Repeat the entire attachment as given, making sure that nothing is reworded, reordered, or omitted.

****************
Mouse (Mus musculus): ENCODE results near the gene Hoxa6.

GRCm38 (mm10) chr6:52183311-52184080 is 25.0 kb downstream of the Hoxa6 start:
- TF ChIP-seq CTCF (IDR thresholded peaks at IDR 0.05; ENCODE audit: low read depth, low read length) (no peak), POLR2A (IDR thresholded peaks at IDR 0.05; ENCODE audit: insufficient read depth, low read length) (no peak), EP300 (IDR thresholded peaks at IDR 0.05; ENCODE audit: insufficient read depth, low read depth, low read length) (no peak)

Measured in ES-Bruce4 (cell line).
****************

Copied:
Mouse (Mus musculus): ENCODE results near the gene Hoxa6.

GRCm38 (mm10) chr6:52183311-52184080 is 25.0 kb downstream of the Hoxa6 start:
- TF ChIP-seq CTCF (IDR thresholded peaks at IDR 0.05; ENCODE audit: low read depth, low read length) (no peak), POLR2A (IDR thresholded peaks at IDR 0.05; ENCODE audit: insufficient read depth, low read length) (no peak), EP300 (IDR thresholded peaks at IDR 0.05; ENCODE audit: insufficient read depth, low read depth, low read length) (no peak)

Measured in ES-Bruce4 (cell line).